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Prenatal Sex Selection Has No Place In An Equal World




Could you please tell us a bit about yourself and your organisation’s background?


“My name is Sanjoli Banerjee. I am 22 years old. As a native of India, I was born in Karnal to Mihir and Gagan Banerjee. I work full-time as a young activist and Director of Sarthi (a non-profit organisation in India). I graduated from ANU, Canberra, Australia, with a Bachelor’s degree in International Security Studies. It is my privilege to have been honoured with national and international awards, to be one of the Diana Award Recipients 2021, and to be considered the youngest social activist in India (2007). SARTHI NGO was founded by Mihir Banerjee and Maha Singh Punia in Haryana, India, in 1992. As a non-profit organisation, we strive to empower, educate, and raise environmental awareness among youth to improve their quality of life. Supporting rural communities and preventing female foeticide are among our top priorities.”


What motivated you to start advocating against female foeticide or prenatal sex discrimination?


“My motivation comes from my childhood experience. My mother was expecting a girl; I was really excited and looking forward to getting a sister. Society didn’t share my excitement. They wanted my sister’s life to be taken away while still in the womb. It was suggested to my mom to think about having a boy: because he could care for my parents, do funeral rites, and never have to leave the house after getting married. Although my mother was under pressure from family members, she gave birth to my younger sister.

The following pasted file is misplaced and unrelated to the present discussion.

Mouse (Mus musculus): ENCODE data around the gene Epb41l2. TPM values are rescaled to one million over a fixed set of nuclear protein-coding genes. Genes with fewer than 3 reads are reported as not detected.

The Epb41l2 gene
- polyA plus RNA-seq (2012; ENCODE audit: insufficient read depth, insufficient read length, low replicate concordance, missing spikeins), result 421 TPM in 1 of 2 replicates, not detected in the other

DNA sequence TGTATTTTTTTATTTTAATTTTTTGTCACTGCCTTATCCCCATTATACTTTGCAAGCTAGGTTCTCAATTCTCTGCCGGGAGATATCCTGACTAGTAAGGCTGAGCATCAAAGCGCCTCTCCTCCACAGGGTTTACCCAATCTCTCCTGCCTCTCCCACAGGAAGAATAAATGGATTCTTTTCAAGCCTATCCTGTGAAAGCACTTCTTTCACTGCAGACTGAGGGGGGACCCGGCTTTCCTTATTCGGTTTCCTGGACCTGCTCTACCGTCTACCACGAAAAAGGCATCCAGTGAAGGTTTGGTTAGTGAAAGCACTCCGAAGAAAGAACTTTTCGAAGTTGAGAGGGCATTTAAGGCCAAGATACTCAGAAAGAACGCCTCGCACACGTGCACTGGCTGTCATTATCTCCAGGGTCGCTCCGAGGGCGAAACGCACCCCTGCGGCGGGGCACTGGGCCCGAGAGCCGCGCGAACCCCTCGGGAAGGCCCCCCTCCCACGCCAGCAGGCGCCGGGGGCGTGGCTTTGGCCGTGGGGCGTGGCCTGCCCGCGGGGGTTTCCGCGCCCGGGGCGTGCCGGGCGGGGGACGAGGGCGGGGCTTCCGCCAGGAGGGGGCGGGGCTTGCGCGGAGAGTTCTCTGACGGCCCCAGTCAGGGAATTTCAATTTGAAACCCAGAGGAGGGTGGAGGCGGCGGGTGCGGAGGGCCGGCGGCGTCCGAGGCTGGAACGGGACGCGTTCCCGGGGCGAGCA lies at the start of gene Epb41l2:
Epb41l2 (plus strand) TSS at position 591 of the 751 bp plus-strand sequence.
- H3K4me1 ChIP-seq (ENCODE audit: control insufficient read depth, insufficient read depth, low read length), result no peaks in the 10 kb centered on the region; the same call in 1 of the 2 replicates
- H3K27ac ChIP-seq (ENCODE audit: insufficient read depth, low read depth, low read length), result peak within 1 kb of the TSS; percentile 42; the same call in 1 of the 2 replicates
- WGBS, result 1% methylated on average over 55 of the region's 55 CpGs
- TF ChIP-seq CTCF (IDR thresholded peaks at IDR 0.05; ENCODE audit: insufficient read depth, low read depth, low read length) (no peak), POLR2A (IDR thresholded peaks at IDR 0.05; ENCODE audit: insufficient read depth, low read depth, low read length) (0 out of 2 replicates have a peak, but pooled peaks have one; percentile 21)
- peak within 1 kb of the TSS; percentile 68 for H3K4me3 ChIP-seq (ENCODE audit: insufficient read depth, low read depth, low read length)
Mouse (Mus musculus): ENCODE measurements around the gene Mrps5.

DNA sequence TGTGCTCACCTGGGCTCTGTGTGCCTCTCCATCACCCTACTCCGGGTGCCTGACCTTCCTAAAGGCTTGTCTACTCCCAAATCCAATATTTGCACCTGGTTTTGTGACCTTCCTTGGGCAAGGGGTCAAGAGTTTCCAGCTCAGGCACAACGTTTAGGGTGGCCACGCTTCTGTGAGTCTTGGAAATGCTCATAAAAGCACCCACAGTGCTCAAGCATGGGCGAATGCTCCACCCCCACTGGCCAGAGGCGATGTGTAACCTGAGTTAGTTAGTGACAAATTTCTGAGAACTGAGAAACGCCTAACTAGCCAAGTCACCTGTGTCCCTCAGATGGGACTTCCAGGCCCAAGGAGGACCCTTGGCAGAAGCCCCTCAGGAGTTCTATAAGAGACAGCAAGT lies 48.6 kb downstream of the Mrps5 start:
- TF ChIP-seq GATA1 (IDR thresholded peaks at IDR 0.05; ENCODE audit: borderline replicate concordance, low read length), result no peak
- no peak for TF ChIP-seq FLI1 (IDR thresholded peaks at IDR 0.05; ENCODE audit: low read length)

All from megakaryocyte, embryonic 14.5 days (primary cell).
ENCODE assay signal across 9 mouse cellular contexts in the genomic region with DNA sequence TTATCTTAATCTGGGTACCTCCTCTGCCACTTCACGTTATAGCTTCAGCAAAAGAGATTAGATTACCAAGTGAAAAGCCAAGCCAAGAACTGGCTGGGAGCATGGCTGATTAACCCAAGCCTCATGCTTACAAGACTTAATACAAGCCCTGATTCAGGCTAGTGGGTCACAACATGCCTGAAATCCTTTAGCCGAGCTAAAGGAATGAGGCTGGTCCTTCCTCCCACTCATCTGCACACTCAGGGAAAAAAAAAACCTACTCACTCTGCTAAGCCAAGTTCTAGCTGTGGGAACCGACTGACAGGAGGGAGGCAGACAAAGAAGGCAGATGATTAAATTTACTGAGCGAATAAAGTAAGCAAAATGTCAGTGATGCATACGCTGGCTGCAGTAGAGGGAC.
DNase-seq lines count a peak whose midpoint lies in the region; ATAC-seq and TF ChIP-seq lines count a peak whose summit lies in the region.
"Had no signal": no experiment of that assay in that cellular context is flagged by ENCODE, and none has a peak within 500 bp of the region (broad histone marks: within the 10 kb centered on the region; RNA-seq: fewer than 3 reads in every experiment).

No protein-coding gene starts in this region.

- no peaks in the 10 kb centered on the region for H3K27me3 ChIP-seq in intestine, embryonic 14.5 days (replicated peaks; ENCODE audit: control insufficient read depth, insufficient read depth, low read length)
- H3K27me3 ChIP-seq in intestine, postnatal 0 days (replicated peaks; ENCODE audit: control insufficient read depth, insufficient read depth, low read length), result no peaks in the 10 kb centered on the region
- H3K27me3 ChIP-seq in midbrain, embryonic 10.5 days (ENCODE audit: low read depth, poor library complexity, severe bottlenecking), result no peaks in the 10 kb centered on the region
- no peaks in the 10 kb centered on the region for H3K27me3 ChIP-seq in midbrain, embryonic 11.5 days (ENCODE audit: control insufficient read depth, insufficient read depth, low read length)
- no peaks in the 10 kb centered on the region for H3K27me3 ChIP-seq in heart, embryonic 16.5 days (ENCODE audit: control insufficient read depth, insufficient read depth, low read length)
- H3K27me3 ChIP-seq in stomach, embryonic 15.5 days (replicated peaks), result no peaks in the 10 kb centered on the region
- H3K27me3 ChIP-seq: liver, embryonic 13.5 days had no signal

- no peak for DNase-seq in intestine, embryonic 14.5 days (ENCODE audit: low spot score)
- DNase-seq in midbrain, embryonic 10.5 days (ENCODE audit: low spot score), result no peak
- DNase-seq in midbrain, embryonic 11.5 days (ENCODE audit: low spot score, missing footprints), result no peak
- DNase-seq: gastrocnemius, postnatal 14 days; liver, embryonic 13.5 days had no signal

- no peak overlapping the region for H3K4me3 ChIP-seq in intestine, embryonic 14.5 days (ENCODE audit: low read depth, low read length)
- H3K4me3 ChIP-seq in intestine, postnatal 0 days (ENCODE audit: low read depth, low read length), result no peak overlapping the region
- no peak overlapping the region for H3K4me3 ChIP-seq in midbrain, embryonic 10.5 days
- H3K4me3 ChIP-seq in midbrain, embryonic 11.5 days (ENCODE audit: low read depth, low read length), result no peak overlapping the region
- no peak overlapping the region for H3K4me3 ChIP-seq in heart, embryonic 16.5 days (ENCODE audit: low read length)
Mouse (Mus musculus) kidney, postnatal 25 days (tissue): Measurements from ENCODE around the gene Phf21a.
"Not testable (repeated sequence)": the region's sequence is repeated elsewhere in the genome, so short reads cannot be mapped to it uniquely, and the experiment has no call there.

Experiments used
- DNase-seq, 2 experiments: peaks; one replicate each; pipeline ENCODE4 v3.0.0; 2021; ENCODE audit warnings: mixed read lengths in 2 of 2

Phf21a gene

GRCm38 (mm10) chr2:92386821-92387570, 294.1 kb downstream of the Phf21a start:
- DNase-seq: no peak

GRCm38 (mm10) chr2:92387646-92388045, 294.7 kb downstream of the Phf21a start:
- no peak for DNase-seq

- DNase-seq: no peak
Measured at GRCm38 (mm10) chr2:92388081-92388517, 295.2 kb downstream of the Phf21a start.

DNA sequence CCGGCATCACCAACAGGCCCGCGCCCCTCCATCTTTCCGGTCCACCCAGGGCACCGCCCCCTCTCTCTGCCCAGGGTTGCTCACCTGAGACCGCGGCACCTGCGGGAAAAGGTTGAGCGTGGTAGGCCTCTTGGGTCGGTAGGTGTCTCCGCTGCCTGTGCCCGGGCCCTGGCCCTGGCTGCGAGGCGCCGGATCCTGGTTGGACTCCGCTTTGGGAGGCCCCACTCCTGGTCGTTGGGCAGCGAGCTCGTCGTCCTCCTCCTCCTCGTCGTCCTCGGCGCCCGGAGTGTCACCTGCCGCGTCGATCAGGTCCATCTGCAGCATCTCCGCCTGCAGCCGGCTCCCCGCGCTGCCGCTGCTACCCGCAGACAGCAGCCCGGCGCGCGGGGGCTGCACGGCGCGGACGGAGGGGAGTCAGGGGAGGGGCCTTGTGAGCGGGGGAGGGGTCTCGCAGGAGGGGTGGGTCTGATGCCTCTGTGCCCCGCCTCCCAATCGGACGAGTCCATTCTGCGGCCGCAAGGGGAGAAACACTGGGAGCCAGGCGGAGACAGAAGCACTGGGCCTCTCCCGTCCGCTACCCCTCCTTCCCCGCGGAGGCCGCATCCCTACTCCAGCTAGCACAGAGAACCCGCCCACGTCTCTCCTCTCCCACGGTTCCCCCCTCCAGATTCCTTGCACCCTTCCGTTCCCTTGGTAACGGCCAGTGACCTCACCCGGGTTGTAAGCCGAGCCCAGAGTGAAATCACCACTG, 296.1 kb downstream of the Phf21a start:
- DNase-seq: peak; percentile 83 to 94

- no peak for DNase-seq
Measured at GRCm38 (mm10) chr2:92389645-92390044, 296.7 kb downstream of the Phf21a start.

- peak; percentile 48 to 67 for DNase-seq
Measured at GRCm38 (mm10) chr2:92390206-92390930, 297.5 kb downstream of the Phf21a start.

Since crimes against women are on the rise in India, parents are expected to act as bodyguards for their daughters. Having a female child was therefore viewed as a burden. My questions were many when I was just 5, including why does female foeticide exist? Why does male foeticide not exist? And what is the reason the public supports killing my unborn sister? I had no idea my curiosity would lead me to a career in activism. I was lucky to have parents who answered my questions honestly rather than shrugging them off like many parents in India do. My parents encouraged me to speak out against the issue. The path to activism was paved for me by my father.”


Can you tell me what kind of programs you are running?


“I have been working with my team to abolish sex-selective abortion in India since 2004 through the 'Beti Bachao, Desh Bachao' that is, Save daughters, Save India—campaign. My first attempt to raise awareness was by reciting poems at school events about unborn foetuses’ cries when I was just five years old. To celebrate the birth of a daughter, our NGO Sarthi began celebrating the "Lohri Beti Ke Naam" or "Lohri festival". It is a festival celebrated by North Indians for the birth of their sons. Apart from this, it is not uncommon to see Sarthi volunteers wearing yellow aprons with messages like 'Female Foeticide is a Sin and a Crime’. As a means of raising awareness about this issue, we have also held bike rallies, peaceful demonstrations, marches, and even made a documentary called "Beti" (which means "Girl"). A firm believer in the rights and opportunities for girls, Sarthi works to ensure equal opportunities for girls and boys.”